‘The South’ is in a flux, or is it?|[11/24/05]

Published 12:00 am Friday, November 25, 2005

Local, transplants see differences

Will the South lose its identity? It’s a question brewing across the nation, but for four Vicksburg residents – either transplanted from our northern neighboring states or simply well-versed in all things both North and South – the answer is no. To them, the South is, indeed, Southern.

Bill Marcuson was born in North Carolina, but his stints in the North while in the U.S. Army have left him with a different perspective of the South.

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For him, even though change is inevitable, the South will never lose its identity.

&#8220We live in a world of change. The South is changing; America is changing; and the world is changing,” he said. &#8220But Southerners are Southern-


Twenty-seven-year-old Vicksburg native Chesley Lambiotte does fear that the region – once known for its front-porch swing chats and tall tales over sweet tea – may lose that social dynamic that once set it apart from other regions.

&#8220It’s more modern and contemporary as far as technology goes – there’s not a lot of social interaction anymore,” she said. &#8220I can see where we could start losing our Southern hospitality. It’s so easy to talk over the phone or text message – you lose that social aspect.”

Lambiotte spent three years living in New York City auditioning for dancing and acting jobs and moved back South in 2002. While in the big city, she said even though she considered herself &#8220Southern,” she felt her identity slipping away as a result of her slipping into the hustle and bustle.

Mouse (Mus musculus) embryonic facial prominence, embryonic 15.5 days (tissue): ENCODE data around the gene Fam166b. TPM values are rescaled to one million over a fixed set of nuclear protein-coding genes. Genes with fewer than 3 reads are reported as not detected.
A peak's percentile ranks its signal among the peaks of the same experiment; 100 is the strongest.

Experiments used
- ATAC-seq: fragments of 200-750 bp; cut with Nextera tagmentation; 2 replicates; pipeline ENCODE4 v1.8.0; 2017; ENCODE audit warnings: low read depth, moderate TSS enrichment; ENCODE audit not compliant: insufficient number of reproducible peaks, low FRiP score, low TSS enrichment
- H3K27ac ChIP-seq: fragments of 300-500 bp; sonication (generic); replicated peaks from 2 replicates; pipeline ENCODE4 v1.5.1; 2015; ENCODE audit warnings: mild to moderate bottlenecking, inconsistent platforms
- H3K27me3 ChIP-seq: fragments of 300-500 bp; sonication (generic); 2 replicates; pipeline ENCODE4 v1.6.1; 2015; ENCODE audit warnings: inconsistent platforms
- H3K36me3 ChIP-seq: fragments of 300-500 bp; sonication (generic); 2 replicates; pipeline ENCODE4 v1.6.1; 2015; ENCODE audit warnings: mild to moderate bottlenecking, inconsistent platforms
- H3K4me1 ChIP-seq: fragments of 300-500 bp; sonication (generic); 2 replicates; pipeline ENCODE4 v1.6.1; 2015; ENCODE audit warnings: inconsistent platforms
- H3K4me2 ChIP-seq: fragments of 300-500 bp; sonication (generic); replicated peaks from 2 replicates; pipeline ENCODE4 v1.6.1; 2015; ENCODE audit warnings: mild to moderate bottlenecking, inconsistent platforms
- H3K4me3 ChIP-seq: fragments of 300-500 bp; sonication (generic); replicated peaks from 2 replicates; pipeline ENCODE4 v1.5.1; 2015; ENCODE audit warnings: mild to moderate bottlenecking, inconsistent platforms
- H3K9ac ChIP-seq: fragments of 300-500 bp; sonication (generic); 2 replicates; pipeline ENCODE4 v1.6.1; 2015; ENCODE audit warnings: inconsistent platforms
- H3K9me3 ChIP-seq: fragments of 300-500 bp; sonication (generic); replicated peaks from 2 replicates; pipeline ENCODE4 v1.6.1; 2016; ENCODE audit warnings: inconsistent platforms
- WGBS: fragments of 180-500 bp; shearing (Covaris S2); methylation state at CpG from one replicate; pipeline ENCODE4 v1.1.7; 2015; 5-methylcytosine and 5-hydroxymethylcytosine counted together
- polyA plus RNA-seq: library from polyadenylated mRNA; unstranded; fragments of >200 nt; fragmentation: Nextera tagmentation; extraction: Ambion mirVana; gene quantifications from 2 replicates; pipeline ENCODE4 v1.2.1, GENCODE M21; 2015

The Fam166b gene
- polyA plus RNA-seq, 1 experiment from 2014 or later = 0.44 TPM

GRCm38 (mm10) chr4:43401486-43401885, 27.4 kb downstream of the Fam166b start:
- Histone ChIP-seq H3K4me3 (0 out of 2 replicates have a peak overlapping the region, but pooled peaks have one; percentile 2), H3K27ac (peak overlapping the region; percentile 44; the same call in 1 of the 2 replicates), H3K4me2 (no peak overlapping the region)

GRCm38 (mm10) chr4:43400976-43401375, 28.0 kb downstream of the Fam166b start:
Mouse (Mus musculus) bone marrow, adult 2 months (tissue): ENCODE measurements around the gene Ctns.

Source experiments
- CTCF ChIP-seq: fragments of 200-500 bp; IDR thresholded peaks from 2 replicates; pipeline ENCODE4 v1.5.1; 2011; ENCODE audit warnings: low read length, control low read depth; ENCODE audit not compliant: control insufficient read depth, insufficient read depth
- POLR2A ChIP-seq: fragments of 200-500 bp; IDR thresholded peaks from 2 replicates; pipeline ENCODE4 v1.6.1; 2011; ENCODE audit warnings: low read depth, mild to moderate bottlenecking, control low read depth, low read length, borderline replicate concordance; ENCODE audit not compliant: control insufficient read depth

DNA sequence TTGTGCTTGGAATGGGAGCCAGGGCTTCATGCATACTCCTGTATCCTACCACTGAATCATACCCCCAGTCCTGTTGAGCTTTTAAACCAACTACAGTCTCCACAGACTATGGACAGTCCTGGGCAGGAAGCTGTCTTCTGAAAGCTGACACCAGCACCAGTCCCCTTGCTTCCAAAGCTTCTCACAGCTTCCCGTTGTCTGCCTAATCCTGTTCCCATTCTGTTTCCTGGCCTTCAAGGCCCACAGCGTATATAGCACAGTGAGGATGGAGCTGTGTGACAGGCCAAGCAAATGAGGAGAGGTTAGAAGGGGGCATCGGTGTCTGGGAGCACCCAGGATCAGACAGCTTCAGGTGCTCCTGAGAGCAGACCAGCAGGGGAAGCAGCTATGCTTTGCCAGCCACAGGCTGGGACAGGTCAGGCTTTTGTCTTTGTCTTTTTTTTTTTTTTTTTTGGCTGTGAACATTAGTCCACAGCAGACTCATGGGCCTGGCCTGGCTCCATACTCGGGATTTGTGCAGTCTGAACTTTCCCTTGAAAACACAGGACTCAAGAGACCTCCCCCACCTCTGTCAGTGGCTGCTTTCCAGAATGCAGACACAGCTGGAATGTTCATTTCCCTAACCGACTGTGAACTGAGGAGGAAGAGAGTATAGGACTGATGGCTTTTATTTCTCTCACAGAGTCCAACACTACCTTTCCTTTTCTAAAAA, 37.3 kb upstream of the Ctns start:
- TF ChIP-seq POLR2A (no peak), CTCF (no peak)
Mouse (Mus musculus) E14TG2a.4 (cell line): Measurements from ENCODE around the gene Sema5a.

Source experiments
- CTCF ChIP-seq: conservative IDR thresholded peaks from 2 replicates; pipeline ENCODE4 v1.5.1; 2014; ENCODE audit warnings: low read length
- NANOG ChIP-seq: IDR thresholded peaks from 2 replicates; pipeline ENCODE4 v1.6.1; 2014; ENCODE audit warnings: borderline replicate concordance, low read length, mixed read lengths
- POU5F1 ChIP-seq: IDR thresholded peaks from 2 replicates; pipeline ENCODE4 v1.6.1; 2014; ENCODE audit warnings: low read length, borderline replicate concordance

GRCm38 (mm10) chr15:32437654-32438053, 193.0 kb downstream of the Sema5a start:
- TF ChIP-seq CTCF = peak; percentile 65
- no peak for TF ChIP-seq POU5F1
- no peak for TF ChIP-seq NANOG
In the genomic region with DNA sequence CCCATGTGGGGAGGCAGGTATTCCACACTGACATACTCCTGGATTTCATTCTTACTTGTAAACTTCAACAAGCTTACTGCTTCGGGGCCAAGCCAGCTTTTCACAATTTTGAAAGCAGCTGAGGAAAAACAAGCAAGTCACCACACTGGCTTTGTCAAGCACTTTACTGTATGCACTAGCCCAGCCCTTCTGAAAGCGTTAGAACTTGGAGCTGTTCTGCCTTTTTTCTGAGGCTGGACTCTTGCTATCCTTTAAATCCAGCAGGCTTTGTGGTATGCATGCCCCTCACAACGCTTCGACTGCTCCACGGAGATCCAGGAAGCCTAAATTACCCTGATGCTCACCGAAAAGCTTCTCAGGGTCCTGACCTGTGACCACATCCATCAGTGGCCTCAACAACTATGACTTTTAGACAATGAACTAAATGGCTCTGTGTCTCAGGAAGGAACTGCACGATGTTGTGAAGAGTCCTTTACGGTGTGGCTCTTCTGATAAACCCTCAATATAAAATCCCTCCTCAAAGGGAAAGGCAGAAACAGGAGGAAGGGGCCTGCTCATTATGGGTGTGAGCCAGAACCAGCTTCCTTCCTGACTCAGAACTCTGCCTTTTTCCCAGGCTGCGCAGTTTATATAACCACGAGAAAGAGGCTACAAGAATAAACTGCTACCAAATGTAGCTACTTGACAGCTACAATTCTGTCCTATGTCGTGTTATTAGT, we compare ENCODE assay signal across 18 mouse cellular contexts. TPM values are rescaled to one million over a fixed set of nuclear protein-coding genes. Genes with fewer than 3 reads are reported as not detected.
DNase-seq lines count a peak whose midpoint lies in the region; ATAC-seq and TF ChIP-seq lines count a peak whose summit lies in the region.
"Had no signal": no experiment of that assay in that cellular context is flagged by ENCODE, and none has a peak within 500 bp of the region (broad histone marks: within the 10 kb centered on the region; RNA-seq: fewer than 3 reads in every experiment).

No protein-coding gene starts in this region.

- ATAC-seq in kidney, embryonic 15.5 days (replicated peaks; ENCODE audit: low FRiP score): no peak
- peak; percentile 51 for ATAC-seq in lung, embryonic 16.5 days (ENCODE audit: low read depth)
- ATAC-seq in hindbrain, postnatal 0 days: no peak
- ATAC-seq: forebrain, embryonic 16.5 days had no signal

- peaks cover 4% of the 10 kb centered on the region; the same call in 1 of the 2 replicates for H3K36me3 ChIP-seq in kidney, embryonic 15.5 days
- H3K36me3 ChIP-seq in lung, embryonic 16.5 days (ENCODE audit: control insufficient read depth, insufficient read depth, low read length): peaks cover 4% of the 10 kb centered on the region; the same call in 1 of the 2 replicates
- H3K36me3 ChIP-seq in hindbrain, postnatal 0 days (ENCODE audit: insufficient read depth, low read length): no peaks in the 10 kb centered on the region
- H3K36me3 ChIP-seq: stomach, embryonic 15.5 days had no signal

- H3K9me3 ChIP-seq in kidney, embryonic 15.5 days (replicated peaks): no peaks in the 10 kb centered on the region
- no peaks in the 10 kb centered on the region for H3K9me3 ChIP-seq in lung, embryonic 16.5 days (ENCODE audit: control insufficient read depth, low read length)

&#8220I think we tend to lose our identity when we’re away – I would find myself losing my accent,” she said. &#8220But, then it’s totally different once you get back down here. I really truly don’t believe the South is losing its identity.”

The main difference between living in the North and the South for Lambiotte was the warmth of the people.

&#8220In the South, you’re more apt to speak to someone, but in New York you know you’re not going to know anyone. Here, it’s that sense of somehow we know each other – it’s friendship,” she said.

Close relationships are what Ed Perkins, who moved to Vicksburg from Champaign, Ill., 10 years ago, believes set the South apart from the rest of the country.

&#8220People are a bit warmer and much more family-oriented,” he said. &#8220They tend to focus on relationships rather than what they’re getting out of it for themselves.”

The weather just may be what causes some of the cultural differences, Perkins added.

&#8220People in the North are more isolated because it’s cold – they tend to stay inside more,” he said.

Whatever the difference, Perkins doesn’t see the small-town South changing its ways.

&#8220It seems like people who grew up in the South seem to be very loyal,” he said. &#8220The major metropolitan areas will change somewhat, but the South as a whole isn’t going to change. Even the people who are more intellectual appreciate the fundamental stuff like home and family.”

Nita Huell, who moved from Wisconsin to Port Gibson in 1998 and now lives in Vicksburg, has yet to warm up to the South.

&#8220It’s not as hospitable as I always thought it would be,” she said. &#8220I thought people would be a lot nicer and receiving, but they really aren’t.”

While having four distinct seasons is what she misses the most about her Northern roots, the people are what make the difference.

&#8220In Wisconsin, there were so many different ethnic groups and they seem to get along better,” she said. &#8220I’m not finding that too much here.”

Huell doesn’t believe the South’s identity is changing and, while she often finds herself longing for Northern soil, she doesn’t think it should.

&#8220There’s a difference (between the North and the South) and I think there should be because that’s what makes it what it is,” she said. &#8220I don’t want everything to be the same.”